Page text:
5. Titta in i men lilla kajuta by Björn (1969, dir. ???)
  6. Nu Ska Vi Vara Snälla by Björn & Agnetha (1969, dir. ???)
  7. Finns Det Flickor by Björn & Sten Nilsson (1969, dir. ???)
  8. Nu Ska Vi Opp, Opp, Opp by Agnetha (1969, dir. ???)
  9. Det Kommer En Vår by Agnetha (1969, dir. ???)
  10. Beate-Christine by Björn (1969, dir. ???)
  11. En Stilla Flirt by Agnetha & ??? (1969, dir. ???) + 8 Hootenanny Singers Videos From 1966
  12. Att Älska I Vårens Tid by Frida (1970, dir. ???)
  13. Min Soldat by Frida (1970, dir. ???)
  14. Söderhavets Sång by Frida (1970, dir. ???)
  15. Ring, Ring by ABBA (1973, dir. Lasse Hallström)
  16. Ring, Ring by ABBA (1973, dir. ???)
  17. Love Isn’t Easy (But It Sure Is Hard Enough) by ABBA (1973, dir. ???)
  18. Waterloo by ABBA (1974, dir. Lasse Hallström)
  19. Hasta Mañana by ABBA (1974, dir. ???)
  20. I Do, I Do, I Do, I Do, I Do by ABBA (1975, dir. Lasse Hallström)
  21. I Do, I Do, I Do, I Do, I Do by ABBA (1975, dir. ???)
  22. Bang-A-Boomerang by ABBA (1975, dir. Lasse Hallström)
  23. SOS by ABBA (1975, dir. Lasse Hallström)
  24. Mamma Mia by ABBA (1975, dir. Lasse Hallström)
  25. Knowing Me, Knowing You by ABBA (1976, dir. ???)
  26. Tropical Loveland by ABBA (1976, dir. ???)
  27. When I Kissed The Teacher by ABBA (1976, dir. ???)
  28. Tiger by ABBA (1976, dir. ???)
  29. Money, Money, Money by ABBA (1976, dir. ???)
  30. Money, Money, Money by ABBA (1976, dir. Lasse Hallström)
  31. Fernando by ABBA (1976, dir. Lasse Hallström) + Spanish Version
  32. Dancing Queen by ABBA (1976, dir. Lasse Hallström)
  33. That’s Me by ABBA (1977, dir. Lasse Hallström)
  34. Knowing Me, Knowing You by ABBA (1977, dir. Lasse Hallström)
  35. The Name Of The Game by ABBA (1977, dir. Lasse Hallström)
  36. Thank You For The Music/Gracias Por La Música by ABBA (1977/1978, dir. Lasse Hallström)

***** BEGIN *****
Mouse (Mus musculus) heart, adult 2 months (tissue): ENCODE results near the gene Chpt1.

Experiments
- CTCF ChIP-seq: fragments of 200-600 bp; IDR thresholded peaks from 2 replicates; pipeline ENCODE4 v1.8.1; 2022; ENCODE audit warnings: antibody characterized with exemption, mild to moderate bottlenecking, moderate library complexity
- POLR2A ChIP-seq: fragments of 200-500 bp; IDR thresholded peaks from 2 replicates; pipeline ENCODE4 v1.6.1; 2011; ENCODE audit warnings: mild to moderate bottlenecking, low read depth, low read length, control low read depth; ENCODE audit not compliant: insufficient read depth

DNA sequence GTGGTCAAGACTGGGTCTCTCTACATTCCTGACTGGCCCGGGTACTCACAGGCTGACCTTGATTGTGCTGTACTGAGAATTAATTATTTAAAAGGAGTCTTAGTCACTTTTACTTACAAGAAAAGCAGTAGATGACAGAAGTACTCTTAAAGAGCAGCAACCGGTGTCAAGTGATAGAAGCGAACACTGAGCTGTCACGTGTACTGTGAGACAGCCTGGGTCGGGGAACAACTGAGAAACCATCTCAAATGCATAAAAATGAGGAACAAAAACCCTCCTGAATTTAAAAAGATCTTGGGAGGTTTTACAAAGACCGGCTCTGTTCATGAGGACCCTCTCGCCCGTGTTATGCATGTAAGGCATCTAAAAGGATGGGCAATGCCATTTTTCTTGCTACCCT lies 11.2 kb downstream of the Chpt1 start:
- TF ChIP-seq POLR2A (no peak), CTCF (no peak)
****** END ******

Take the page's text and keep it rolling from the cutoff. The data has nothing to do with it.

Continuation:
37. One Man, One Woman by ABBA (1978, dir. Lasse Hallström)
  38. Take A Chance On Me by ABBA (1978, dir. Lasse Hallström)
  39. Eagle by ABBA (1978, dir. Lasse Hallström)
  40. Summer Night City by ABBA (1978, dir. Lasse Hallström)

Lisa Cleans Out The DVR: Road Gang (dir by Louis King)


I was going to start this review with a quote from Gandhi: “A nation’s greatness is measured by how it treats its prisoners.”  That was something that I first heard from a perpetually stoned ex-seminarian who used to live in a trailer park in Lake Dallas.  I always figured that, being as stoned as he usually was, he probably knew what he was talking about but, upon doing research for this review, I have discovered that Gandhi actually didn’t say that.  What Gandhi said was, “A nation’s greatness is measured by how it treats its weakest members.”  Fortunately, it’s the same basic idea and, regardless of how you phrase it, it’s a quote that perfectly encapsulates the message of the 1936 film, Road Gang.

Road Gang tells the story of Jim (Donald Woods) and Bob (Carlyle Moore, Jr.).  Bob is fun-loving.  Jim is more serious and engaged to marry heiress Barbara Winston (Kay Linaker).  Jim and Bob live in an unnamed Southern state (though I’m going to assume that the state is supposed to be Georgia, just because).  Jim has just written an article that exposes the corruption of political boss, J.W. Moett (Joe King).  The article is so good that both Jim and Bob have been offered jobs in Chicago!  There’s a lot of corrupt political figures who can be exposed in Chicago!

However, while driving up north, Jim and Bob are arrested on trumped-up charges.  At first, Jim and Bob laugh off Moett’s desperation but, unfortunately, another criminal happens to be breaking out of jail at the same time that Jim and Bob arrives for booking.  That criminal kills the arresting officer and then forces Jim and Bob to drive him across the state.  Eventually, the police recapture the three of them.  However, the escaping criminal is killed and Jim and Bob are arrested as accessories.  Under the advice of their lawyer, Mr. Dudley (Edward Van Sloan), they plead guilty and accept a deal.  What they don’t know is that Dudley works for Moett and that, as a result of pleading guilty, they are going to be sentenced to five years in a prison camp.